Poetry : Hannan Hever
If this is the case, a particular statement in a particular communication becomes political when it may be interpreted as disruptive of conventional rules. This understanding also arises from Bertold Brecht’s well-known Short Organum, which discusses the creation of political effects in art. Through the audience’s alienation from what happens on stage in epic theater (as opposed to classic theater based on Aristotelian mimesis and catharsis, and modes of identification), audience members are encouraged to join the revolution that will change the social order from which they are estranged. From this innovative stance of alienation, Brecht rejects the purportedly “obvious” and “natural” quality of the accepted social order in a capitalist regime, for example, the cooperation of the police with criminals in The Threepenny Opera.12
The innovation inherent in other types of literature may also be political. As we have learned from Victor Shklovsky and the Russian formalists, every poem and literary act involves innovation, which they called defamiliarization or estrangement: every metaphor is an almost unprecedented, new combination, refreshing and renewing our understanding of reality, and undermining the ruling order that attributes meaning. Metaphors are, therefore, political acts. John Brenkman remarks on such an innovation in his analysis of William Blake’s “London,” which he reads as a protest against paternalism and as the pursuit of an alternative political solidarity.13 A love or nature poem may also be political.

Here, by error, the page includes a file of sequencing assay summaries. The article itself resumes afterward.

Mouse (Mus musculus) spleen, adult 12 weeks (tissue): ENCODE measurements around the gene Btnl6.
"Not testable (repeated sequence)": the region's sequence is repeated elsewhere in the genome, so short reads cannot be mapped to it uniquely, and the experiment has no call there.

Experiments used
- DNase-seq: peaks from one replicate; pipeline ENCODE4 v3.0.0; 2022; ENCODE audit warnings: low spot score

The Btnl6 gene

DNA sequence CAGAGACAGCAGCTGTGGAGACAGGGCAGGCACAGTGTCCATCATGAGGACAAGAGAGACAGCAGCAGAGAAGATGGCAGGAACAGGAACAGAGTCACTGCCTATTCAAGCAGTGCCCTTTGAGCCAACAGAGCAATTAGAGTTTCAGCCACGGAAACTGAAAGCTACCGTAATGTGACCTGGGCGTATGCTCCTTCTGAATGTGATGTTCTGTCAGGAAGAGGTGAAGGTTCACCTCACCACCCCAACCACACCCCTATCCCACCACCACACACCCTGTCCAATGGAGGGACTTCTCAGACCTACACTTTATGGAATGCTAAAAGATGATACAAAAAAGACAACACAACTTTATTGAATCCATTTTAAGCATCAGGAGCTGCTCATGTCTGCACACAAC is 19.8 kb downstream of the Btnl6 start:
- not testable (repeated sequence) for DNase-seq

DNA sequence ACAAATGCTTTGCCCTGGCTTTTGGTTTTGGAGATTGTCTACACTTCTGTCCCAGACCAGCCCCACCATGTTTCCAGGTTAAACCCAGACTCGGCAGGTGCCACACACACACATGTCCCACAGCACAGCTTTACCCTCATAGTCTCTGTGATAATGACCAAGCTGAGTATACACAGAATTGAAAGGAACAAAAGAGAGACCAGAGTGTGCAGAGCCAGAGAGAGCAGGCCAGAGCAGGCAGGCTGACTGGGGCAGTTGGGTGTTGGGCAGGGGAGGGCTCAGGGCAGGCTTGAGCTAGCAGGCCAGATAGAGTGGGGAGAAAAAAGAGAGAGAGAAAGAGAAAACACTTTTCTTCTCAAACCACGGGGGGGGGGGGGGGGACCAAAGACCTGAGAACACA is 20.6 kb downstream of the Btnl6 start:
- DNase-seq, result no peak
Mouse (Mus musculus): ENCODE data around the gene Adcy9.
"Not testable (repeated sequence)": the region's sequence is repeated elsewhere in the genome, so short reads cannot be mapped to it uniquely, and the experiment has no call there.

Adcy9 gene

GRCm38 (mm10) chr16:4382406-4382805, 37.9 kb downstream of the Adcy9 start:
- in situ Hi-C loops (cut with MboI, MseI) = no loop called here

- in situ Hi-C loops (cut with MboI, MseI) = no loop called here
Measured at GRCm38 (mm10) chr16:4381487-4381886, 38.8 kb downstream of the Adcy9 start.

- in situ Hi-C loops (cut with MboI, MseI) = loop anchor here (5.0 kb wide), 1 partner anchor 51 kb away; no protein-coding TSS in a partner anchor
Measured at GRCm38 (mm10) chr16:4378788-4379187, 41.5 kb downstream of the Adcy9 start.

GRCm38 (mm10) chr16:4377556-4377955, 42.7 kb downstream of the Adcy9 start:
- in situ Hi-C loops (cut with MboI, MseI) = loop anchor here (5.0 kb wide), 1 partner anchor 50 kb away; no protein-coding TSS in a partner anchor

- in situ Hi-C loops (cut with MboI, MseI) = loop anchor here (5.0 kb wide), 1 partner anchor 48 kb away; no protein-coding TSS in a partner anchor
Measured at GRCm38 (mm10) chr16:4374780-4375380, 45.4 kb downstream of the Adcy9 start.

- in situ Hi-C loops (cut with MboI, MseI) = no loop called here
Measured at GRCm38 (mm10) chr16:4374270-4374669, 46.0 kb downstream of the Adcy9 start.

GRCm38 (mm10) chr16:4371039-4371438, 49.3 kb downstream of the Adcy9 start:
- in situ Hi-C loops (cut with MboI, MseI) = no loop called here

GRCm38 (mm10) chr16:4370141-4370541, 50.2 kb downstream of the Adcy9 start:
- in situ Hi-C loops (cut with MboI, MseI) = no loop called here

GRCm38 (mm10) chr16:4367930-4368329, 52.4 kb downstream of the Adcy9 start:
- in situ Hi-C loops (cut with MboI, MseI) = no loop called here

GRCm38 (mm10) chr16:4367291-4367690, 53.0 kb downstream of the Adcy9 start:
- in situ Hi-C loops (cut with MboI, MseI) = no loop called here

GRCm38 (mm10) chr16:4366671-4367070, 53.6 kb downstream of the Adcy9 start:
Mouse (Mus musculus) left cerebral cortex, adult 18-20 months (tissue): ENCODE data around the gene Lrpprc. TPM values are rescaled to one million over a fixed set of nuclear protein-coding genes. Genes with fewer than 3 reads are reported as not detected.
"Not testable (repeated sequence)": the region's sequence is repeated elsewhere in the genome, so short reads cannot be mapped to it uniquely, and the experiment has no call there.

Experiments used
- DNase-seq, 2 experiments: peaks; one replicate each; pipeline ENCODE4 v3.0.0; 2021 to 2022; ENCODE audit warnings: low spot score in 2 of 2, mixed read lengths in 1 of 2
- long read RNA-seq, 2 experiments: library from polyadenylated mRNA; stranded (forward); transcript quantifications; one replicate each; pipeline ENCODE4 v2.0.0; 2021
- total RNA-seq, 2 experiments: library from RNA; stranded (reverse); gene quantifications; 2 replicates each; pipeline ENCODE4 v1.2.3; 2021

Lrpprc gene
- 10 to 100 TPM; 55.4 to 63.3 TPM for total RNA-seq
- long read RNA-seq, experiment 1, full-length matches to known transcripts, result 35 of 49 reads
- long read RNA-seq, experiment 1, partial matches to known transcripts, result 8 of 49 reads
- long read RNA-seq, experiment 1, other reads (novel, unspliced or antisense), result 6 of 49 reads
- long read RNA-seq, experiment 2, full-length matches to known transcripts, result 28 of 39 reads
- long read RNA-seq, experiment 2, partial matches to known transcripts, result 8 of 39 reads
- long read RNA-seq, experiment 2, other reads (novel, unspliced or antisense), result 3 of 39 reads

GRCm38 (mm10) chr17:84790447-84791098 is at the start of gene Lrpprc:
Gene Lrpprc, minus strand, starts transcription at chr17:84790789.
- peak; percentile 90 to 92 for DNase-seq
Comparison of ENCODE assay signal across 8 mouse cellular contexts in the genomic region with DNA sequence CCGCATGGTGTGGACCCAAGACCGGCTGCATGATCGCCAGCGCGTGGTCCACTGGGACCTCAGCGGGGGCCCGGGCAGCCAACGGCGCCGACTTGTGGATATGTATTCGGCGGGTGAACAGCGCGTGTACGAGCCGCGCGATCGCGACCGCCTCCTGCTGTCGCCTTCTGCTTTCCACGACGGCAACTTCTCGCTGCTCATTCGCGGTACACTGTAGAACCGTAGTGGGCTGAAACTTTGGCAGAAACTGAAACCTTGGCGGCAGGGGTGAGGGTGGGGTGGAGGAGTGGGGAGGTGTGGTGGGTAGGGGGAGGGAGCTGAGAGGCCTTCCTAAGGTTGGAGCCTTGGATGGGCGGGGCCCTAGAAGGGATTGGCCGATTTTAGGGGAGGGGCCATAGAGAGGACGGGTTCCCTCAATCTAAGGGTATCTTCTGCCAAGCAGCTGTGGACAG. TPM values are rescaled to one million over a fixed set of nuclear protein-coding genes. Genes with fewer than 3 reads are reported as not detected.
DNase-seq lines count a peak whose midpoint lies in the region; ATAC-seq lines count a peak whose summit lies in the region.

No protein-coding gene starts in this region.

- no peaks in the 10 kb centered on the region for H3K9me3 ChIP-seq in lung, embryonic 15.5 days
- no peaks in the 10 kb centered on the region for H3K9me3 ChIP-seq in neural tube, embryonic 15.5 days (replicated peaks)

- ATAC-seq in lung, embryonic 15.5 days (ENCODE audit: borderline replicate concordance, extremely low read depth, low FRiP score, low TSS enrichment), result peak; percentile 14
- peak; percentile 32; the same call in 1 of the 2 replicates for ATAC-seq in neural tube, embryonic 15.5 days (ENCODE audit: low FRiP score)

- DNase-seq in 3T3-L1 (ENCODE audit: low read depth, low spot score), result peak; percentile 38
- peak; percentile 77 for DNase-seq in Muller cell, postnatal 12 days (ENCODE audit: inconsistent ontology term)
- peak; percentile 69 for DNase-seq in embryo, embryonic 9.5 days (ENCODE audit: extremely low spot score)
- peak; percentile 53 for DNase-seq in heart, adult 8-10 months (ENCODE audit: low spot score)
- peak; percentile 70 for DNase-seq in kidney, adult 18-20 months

And so our question is not whether a particular lyric poem is potentially political, but whether it actually functions this way. Is the poem perceived as political? Innovation and subversion are perhaps the necessary conditions for a poem’s political efficacy, but they are in no way sufficient. The involvement of the poem in the political field of discourse demands an identification of the political forces it contains and the poem’s participation in them. An approach that concentrates only on innovation and subversion is likely to fall into the trap of formalism, which ends in de-politicization, because it does not take into account specific, tangible political forces of the discourse within which the poem operates.
This tangible entity is of course history at all levels and in all its complexity, but political actions that take place in history will never have one clear direction. The complexity of historical acts often inextricably mixes subversion with collaboration. And so recognition of these entanglements, mainly in the taking of responsibility for the political act of political reading, functions as a brake on de-politicization, which lies in wait at the door of formalist readings; the formalist readings make do with recognition of innovation, subversion and defamiliarization in the political poem and do not account for paradoxical possibilities and the constraints of the force field in which it operates.
3. Historical Context Enables Action
The focus here is, like de Man’s, on the process of reading. Ever since Roland Barthes proclaimed the death of the author, attention has turned toward the reader as the one who determines the meaning of the text as well as its political significance.14 It should be emphasized that from the point of view of the reading process, the same metaphors that are perceived in certain circumstances as refreshing and innovative may, in other circumstances, be understood as old-fashioned and worn-out.